Gender (Dis)parity in the Diamond WorldMarch 11, 21
They used to call it sex discrimination. Today we talk about gender parity, but whichever term you choose, it's an issue that's still very much with us. I remember as small boy back in 1975 asking my parents about something called the Sex Discrimination Act. It was all over British newspapers, TV, and radio at the time, and was heralded as a landmark piece of legislation. It was designed to protect both men and women from discrimination on the grounds of sex or marital status. Much of it was beyond me at the time, but I do recall wondering with a child-like simplicity why men and women should be treated differently in the first place, and why a law was needed to deal with the problem. A naive approach, of course. Life is far more complex, as I have since learned, and two things (male and female, for example) can still be equal despite their differences.
The gender battle is, of course, still being fought. And, as International Women's Day reminded us this week, gender parity is still a long way off. As I contemplated a global event that marks women's cultural, political, and socio-economic achievements, my thoughts turned to equality in the world of diamonds. Not so much on glass ceilings, job opportunities and the like, but on who buys jewelry and who wears it. There is, for sure, a gender disparity here. I struggled to find recent and reliable statistics across the whole spectrum of jewelry sales, but I did find a report, cited here on IDEX, that said 90 per cent of the dollar spend is on items for women.
That's because women wear jewelry to enhance their beauty, generally speaking, while men wear it as a symbol of wealth, power and success, generally speaking (US rapper Lil Uzi Vert having a $24m pink diamond embedded in his forehead, for example). Men buy a lot more jewelry than women, and women wear a lot more jewelry than men, generally speaking. It's not gender parity. It's just the way of the world. International Women's Day is just one of two events in recent days that got me thinking. The other was the Golden Globes awards, honoring Hollywood's finest. Or arguably showcasing Hollywood's most beautiful. Who wins what is frankly a bit of a sideshow. The real deal is who wears what. And that includes some pretty spectacular jewelry. Wonder Woman actress Gal Gadot wore a Tiffany & Co Blue Book pendant necklace featuring a 48-carat bicolor zoisite set in 18-carat gold. Anya Taylor-Joy (best actress in a limited series for The Queen's Gambit) chose a diamond and platinum necklace, earrings and a ring, also by Tiffany & Co, with a total value of over $2.3m. Julia Garner (Ruth Langmore Netflix's crime drama Ozark) wore bold black enamel cuffs, studded with black and white diamonds and Tahitian pearls in the shape of a Maltese Cross, by Verdura. For the sake of gender parity I should also mention the fact that Anthony Anderson (star of the TV comedy Black-ish) sported a Chopard diamond orchid pin. But I think it's fair to say that men were under-represented in the gem stakes.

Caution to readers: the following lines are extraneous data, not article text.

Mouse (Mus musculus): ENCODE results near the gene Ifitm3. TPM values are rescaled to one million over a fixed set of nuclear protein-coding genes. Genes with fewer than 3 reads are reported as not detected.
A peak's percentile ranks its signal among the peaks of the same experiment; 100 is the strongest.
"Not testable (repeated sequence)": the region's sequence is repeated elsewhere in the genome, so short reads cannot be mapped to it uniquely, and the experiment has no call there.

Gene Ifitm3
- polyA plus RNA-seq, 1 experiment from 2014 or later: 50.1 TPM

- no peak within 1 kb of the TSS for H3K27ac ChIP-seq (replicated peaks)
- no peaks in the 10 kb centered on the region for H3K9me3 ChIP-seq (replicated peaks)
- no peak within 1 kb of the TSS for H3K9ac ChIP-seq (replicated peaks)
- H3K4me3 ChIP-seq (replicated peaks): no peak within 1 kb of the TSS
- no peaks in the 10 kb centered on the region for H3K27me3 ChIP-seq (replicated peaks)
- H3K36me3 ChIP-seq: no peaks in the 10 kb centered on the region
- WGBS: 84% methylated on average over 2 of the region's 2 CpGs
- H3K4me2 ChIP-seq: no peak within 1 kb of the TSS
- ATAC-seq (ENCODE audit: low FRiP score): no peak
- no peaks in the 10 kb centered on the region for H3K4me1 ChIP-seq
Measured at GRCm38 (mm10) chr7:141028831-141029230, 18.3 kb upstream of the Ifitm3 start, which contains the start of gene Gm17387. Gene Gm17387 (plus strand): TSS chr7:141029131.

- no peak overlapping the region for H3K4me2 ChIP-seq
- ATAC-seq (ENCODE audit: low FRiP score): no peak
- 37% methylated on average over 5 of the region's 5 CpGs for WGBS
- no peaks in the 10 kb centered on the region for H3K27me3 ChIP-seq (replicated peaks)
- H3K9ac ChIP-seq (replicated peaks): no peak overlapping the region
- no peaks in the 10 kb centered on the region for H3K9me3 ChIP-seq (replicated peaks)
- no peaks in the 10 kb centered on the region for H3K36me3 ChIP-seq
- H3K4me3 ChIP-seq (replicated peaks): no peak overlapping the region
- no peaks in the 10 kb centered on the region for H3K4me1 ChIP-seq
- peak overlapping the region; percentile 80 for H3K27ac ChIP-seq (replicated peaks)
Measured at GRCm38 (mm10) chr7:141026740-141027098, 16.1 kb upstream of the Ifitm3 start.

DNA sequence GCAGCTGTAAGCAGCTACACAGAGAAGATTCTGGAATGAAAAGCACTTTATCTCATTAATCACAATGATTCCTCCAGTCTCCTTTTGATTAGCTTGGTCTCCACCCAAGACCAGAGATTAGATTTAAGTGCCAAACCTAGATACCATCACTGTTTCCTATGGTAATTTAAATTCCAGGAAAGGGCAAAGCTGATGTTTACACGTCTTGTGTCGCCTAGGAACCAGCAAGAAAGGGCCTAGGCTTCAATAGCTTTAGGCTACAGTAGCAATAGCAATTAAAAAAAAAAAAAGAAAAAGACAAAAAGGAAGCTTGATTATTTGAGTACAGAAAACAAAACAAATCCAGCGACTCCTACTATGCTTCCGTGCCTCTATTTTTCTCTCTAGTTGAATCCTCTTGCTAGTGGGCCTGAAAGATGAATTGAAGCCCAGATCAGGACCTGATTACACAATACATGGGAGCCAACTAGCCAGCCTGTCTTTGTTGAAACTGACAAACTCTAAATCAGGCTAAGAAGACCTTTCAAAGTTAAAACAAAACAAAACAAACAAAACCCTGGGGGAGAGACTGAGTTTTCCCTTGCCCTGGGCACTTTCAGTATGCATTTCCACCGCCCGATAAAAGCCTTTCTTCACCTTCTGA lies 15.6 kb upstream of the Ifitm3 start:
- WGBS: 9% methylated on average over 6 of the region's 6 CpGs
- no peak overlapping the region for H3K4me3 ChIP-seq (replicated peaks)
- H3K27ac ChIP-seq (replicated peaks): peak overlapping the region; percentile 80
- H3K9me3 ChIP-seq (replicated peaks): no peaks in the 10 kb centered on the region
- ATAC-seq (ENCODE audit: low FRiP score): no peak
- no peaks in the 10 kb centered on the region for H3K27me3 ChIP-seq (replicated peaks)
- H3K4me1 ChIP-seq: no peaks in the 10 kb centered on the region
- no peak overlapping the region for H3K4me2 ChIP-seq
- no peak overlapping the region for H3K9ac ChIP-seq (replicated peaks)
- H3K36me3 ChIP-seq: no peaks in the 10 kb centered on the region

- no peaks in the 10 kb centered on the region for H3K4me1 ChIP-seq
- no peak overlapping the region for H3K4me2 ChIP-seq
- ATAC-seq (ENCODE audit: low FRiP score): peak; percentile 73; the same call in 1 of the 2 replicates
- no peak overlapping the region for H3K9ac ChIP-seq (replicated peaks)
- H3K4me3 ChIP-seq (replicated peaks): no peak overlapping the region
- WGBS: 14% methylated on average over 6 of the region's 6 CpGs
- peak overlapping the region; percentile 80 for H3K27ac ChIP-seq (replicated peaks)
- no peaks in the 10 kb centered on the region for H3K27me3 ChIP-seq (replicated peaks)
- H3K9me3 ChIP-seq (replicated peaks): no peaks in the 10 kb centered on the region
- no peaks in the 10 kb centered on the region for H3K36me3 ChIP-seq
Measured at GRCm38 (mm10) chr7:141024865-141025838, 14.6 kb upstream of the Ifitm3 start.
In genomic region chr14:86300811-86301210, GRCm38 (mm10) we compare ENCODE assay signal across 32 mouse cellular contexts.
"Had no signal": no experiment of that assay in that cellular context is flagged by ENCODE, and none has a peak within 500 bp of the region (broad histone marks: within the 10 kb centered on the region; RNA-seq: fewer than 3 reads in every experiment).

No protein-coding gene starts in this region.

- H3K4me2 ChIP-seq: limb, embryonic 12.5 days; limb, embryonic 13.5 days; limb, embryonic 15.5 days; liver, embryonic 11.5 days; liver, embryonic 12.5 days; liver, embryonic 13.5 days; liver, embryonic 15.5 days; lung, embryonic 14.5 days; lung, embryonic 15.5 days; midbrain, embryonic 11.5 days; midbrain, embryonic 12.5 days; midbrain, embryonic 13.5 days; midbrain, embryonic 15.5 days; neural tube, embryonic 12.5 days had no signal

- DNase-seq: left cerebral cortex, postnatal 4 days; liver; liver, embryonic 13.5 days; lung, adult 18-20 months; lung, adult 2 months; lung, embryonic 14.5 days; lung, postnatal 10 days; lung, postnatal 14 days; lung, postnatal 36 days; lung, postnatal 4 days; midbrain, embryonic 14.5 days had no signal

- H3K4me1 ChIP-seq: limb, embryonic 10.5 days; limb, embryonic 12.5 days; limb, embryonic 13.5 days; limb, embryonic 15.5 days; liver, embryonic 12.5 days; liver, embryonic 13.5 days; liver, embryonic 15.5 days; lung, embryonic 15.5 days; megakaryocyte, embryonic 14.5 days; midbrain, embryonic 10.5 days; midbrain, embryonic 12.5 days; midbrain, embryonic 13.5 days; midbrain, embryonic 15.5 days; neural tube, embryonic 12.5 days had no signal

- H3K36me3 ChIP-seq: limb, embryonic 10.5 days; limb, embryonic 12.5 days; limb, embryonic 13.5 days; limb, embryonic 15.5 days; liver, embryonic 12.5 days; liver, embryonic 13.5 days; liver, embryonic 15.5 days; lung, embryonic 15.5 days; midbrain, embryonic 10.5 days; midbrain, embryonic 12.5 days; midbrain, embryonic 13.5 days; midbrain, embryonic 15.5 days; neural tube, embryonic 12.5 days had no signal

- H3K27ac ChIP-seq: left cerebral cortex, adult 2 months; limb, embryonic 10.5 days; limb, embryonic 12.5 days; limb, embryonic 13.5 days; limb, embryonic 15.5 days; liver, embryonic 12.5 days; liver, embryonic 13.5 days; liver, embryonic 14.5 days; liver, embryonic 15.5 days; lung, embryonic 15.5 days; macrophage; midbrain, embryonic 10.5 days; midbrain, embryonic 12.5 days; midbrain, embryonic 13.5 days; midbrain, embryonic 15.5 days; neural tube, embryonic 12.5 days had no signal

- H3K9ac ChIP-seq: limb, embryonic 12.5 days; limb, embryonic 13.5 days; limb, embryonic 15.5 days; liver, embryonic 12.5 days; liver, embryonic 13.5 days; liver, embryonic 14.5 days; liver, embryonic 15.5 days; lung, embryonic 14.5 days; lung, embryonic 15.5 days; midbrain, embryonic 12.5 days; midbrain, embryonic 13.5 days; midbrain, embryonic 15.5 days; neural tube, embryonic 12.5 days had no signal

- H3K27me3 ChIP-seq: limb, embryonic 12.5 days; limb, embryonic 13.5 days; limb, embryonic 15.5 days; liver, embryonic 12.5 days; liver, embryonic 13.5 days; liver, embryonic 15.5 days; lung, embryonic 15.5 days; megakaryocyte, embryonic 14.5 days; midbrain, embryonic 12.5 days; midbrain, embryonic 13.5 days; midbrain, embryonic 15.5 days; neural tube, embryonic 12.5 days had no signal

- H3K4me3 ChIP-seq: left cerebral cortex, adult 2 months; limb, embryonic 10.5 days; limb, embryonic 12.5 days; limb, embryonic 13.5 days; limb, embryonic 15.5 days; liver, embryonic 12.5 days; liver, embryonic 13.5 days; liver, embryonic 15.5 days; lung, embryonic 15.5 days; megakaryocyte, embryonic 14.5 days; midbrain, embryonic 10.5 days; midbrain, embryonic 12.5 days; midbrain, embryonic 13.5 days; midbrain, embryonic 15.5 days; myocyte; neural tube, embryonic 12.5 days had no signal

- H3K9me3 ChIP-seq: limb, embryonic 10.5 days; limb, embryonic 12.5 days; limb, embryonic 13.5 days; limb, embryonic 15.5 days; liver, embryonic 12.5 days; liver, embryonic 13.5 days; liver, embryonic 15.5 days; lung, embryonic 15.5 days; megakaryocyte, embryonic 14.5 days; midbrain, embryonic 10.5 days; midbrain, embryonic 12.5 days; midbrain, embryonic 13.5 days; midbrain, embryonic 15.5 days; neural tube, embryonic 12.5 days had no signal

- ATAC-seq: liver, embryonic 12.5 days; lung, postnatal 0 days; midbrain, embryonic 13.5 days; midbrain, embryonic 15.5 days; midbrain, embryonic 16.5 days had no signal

It's not a problem. I'm just pointing out that gender parity doesn't hold true across the board. Men like to see beautiful women wearing beautiful clothes and beautiful jewelry, generally speaking. Women are more sophisticated and see beyond what they see when they look at a man, generally speaking. Nobody's suggesting the leading ladies should appear with a paper bag on their head. The desire for beauty drives an enormous chunk of the global economy and diamonds are no exception. De Beers recognized that when it told the world every bride must have a diamond on her finger and the industry followed suit. A lot has changed since Paul Lukas and Jennifer Jones were presented with the first ever Golden Globes in Los Angeles back in 1944. Men and women had roles that were sharply defined in those days. Many of those definitions have since been blurred beyond recognition. But some have not. Today both genders may wear the trousers, but it's still the women who wear the jewels.